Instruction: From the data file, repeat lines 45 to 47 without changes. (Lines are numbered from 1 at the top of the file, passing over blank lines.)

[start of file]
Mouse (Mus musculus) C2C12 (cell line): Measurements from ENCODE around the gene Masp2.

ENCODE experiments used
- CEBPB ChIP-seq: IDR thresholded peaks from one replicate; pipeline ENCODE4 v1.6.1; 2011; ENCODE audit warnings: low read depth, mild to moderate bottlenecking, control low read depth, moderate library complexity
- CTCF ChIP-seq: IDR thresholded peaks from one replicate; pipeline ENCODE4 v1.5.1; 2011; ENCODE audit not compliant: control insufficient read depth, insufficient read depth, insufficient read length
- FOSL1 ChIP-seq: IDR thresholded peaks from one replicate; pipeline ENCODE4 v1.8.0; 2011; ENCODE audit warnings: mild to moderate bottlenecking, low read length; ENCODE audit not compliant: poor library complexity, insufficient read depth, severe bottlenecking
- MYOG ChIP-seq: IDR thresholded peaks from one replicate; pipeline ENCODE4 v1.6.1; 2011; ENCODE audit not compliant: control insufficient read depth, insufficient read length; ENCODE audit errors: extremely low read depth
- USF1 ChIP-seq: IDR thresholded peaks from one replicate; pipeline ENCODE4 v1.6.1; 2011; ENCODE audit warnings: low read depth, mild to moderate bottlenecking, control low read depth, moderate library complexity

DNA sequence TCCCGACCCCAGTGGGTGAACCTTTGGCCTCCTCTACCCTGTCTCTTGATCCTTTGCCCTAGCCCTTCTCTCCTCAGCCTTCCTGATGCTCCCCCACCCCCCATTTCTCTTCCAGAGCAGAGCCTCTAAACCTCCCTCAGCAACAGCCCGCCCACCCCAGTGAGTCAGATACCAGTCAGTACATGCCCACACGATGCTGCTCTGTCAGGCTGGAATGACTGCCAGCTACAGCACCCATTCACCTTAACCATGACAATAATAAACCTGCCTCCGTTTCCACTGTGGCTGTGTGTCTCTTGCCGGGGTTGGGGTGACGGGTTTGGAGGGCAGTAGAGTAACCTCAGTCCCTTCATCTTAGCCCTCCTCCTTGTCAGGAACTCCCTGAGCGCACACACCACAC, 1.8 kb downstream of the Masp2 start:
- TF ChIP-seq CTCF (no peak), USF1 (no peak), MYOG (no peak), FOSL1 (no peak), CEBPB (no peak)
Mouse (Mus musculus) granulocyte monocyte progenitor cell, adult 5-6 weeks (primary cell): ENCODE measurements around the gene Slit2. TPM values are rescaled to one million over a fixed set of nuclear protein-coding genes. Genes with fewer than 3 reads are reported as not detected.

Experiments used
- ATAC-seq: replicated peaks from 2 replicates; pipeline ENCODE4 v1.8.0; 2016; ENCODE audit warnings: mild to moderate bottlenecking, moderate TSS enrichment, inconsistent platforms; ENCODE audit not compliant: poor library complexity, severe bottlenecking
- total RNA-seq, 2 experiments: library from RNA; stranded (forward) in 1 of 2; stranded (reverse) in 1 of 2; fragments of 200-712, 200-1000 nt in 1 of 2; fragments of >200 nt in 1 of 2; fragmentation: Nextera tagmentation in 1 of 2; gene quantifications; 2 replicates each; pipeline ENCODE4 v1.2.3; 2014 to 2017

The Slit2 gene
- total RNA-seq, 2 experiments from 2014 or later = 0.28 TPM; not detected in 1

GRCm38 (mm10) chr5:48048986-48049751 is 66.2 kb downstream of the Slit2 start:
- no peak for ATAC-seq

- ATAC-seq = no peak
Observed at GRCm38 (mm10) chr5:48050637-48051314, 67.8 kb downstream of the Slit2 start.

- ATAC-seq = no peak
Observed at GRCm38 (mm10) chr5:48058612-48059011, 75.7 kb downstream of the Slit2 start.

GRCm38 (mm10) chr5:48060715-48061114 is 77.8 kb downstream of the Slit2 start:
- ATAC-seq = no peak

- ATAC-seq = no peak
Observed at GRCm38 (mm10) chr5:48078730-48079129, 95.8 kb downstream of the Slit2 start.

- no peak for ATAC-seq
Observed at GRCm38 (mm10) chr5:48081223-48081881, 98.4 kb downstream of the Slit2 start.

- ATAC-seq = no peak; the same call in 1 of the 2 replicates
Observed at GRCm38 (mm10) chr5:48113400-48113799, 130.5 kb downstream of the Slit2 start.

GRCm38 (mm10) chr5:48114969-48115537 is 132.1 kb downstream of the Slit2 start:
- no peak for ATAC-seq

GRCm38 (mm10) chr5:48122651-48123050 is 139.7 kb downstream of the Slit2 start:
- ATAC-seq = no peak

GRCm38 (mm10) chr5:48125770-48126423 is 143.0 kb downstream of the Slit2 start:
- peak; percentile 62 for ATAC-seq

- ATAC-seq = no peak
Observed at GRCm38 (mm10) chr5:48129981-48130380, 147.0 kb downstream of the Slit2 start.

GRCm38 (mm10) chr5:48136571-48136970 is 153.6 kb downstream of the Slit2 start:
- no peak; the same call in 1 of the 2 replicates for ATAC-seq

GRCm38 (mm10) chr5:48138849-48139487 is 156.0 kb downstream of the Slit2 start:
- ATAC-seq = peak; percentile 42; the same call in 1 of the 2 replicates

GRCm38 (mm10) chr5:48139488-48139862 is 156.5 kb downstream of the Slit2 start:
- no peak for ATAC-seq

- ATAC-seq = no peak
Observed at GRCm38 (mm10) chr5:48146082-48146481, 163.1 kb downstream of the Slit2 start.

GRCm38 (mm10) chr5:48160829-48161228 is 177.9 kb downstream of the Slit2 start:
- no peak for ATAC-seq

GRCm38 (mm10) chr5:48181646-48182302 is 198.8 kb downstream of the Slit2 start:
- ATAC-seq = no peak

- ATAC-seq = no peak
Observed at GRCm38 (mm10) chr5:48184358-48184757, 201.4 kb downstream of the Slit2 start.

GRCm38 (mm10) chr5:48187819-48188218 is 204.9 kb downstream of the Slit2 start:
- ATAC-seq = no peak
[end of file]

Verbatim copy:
Observed at GRCm38 (mm10) chr5:48146082-48146481, 163.1 kb downstream of the Slit2 start.

GRCm38 (mm10) chr5:48160829-48161228 is 177.9 kb downstream of the Slit2 start:
- no peak for ATAC-seq